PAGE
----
But why do a forecast and get "but cuts outlook" in the headline at Reuters?
In a world of Black Swans forecasting a year ahead is almost impossible. What happens if the Obama administration continues to get it right? Consider that the 'great financial meltdown" has been pretty much stabilized in less than a 100 days. LIBOR rates are reasonable. The wild swings in the market have slowed down. The necessary elimination of funny money is being managed without a major breakdown.
If healthcare is passed, my bet is that there will be a rush to exits from every global to small business, both start ups and going concerns. The real economy is driven by small business, not globals. Balance sheets without health care costs are going to be much better. Education is about to reorganize. Health is about to reorganize.
Of course, getting the timing just right is almost impossible. If you can't predict timing, all you can do is project from the past. But old economic models clearly don't work. Their predictive abilities have never been more discredited.
In the face of these realities, forecasts of revenue is a game played for Wall Street "analysts."
The game is "beat analysts' expectations" stock is supposed to go up. "Disappointed analyst's expectations" stock is supposed to go down. But stock price is supposed to be about the future, not the past. The only way to win is not to play the game.
Consider that when we announced new profit projections in March, the "analysts" changed their "analysis." Please, give me a break! Independent analysis is useful. Rewriting press releases is not. If we had a printernet, we could cut out the middleman.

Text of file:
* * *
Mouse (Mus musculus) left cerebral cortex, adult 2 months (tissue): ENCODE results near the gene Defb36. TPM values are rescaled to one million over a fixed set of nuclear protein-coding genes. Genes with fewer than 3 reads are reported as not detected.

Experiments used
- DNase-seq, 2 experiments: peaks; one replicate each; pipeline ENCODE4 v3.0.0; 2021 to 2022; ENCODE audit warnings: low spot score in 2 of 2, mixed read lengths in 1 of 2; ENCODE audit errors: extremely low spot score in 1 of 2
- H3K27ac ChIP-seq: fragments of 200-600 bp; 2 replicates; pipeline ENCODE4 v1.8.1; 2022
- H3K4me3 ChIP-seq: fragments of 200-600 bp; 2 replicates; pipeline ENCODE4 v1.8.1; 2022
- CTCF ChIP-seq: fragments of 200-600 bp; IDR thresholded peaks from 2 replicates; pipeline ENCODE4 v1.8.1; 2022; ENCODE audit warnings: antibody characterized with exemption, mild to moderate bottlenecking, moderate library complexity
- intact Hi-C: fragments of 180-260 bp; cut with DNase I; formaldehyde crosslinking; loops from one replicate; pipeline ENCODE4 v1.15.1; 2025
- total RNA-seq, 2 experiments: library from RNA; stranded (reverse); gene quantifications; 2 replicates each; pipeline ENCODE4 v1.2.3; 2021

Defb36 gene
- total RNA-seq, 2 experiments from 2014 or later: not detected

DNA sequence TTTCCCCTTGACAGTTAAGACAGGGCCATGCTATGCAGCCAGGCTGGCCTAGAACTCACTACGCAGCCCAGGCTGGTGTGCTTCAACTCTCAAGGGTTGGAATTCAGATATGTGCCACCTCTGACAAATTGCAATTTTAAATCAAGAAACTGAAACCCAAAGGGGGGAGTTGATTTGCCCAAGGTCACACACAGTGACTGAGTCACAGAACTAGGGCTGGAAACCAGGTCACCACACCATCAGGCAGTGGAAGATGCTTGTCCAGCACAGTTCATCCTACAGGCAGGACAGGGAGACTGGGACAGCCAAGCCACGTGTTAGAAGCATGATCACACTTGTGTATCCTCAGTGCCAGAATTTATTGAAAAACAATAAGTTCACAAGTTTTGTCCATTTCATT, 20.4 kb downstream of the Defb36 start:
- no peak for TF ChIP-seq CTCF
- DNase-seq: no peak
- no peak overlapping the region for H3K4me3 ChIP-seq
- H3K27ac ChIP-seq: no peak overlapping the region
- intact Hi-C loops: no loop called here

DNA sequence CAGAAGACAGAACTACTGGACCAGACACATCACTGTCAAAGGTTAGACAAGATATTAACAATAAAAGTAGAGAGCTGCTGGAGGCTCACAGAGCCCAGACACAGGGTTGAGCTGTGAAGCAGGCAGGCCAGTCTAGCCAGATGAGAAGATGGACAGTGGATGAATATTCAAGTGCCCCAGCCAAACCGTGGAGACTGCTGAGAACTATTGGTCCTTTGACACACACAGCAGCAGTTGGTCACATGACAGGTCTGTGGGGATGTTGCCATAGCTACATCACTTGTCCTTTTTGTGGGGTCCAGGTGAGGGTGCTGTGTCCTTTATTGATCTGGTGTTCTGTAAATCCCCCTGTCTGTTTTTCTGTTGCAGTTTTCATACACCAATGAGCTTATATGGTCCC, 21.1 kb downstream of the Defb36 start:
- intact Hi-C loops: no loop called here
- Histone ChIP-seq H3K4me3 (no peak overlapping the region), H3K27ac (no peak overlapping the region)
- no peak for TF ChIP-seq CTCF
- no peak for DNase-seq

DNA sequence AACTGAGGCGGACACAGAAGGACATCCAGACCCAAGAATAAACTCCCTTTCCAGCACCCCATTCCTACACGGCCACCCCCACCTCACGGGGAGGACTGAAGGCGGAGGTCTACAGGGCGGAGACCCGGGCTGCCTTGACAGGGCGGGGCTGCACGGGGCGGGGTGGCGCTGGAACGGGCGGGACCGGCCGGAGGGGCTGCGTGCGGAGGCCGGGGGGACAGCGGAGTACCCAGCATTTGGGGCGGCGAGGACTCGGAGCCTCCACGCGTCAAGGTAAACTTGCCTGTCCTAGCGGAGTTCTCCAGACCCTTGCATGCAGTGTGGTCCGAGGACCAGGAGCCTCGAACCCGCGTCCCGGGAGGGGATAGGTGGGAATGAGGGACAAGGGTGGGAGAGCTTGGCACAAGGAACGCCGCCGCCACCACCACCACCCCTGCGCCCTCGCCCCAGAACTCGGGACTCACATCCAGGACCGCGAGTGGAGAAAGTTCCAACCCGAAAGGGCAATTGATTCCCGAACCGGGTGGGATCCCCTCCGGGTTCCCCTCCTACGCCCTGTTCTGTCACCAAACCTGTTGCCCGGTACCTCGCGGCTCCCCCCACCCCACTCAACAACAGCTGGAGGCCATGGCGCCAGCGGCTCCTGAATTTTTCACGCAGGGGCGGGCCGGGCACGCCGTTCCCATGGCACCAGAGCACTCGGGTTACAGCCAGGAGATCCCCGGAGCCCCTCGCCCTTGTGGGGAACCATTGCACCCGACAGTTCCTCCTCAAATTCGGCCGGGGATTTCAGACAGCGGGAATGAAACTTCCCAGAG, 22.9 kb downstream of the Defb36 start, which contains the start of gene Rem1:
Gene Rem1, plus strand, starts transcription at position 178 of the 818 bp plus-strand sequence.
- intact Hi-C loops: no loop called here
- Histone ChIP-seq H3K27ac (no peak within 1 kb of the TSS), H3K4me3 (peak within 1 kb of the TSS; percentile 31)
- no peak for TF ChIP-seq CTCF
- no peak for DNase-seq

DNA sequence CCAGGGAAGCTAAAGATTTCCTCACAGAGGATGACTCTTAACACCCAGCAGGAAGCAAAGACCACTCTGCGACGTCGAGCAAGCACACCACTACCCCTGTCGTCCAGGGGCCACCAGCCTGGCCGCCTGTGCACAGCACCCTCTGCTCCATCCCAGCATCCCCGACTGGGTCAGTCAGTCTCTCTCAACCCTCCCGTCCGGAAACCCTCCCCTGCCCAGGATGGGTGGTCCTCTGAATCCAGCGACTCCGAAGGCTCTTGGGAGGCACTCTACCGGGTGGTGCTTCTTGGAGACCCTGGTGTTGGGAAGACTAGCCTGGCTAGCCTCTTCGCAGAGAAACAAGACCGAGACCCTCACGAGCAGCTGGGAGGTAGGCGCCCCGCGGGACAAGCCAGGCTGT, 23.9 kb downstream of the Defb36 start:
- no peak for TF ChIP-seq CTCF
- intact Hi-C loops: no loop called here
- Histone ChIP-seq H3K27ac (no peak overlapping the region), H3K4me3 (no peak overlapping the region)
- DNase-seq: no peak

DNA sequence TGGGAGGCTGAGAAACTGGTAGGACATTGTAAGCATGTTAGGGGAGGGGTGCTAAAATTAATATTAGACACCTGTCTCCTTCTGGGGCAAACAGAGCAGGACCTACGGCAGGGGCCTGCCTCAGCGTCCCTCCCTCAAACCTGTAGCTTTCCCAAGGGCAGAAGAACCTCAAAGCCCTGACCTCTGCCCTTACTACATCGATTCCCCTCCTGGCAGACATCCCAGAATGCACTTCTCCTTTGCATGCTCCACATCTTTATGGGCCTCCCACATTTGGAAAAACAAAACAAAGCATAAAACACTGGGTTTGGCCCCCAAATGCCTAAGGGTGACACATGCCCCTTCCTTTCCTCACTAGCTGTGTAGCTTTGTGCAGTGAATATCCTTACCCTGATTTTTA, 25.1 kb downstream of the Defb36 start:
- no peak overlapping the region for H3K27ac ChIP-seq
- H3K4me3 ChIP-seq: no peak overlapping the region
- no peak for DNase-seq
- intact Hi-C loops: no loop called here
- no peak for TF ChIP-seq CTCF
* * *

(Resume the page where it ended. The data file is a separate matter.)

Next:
Wall Street analysts had expected a profit of 4 cents a share, on revenue of $3.55 billion, but it was not immediately clear if results were comparable. Before Xerox late in March slashed its outlook, citing the effects of the weak economy, analysts had expected a profit of 17 cents a share.One possibility might be to give forecasts in the form of "If - Then." It would be great if a real analyst would do the work. "If X happens, then we see a revenue of Y. If A happens, then we see a revenue of B."
"If - then" is the appropriate format for forward looking strategy. Forward looking strategy is a set of of "if - then" decision rules. Responsive strategy on the other hand, when you live in an environment of imperfect information, is a strong ethic of customer service and continuous product improvement. As in "if this decision violates these ethics, then probably don't do it.
In any case analysis, like science, is a set of clear "if, then" rules. If the analysts are too busy and overworked, then we should do it our selves.Until then we should say "We don't release revenue projections. That's proprietary information. Our core competitive advantage is that our predications are better than anyone else's. So, dear analysts, make your own best guess, just like you have to do for Google."
UPDATE 2-Xerox flips to quarterly profit, but cuts outlook from Reuters: "
* Q1 EPS 5 cts vs loss 27 cents
* year-ago quarter included big one-time charge
* Revenue fell 18 percent, equipment sales down 30 percent
* cuts 2009 EPS view to 50-55 cents from $1.00-$1.25
NEW YORK, April 24 (Reuters) - Xerox Corp (XRX.N) flipped to a profit in the first quarter, but the leading provider of digital printers and document management services forecast a second-quarter profit weaker than analysts' views and cut its full year earnings outlook nearly in half."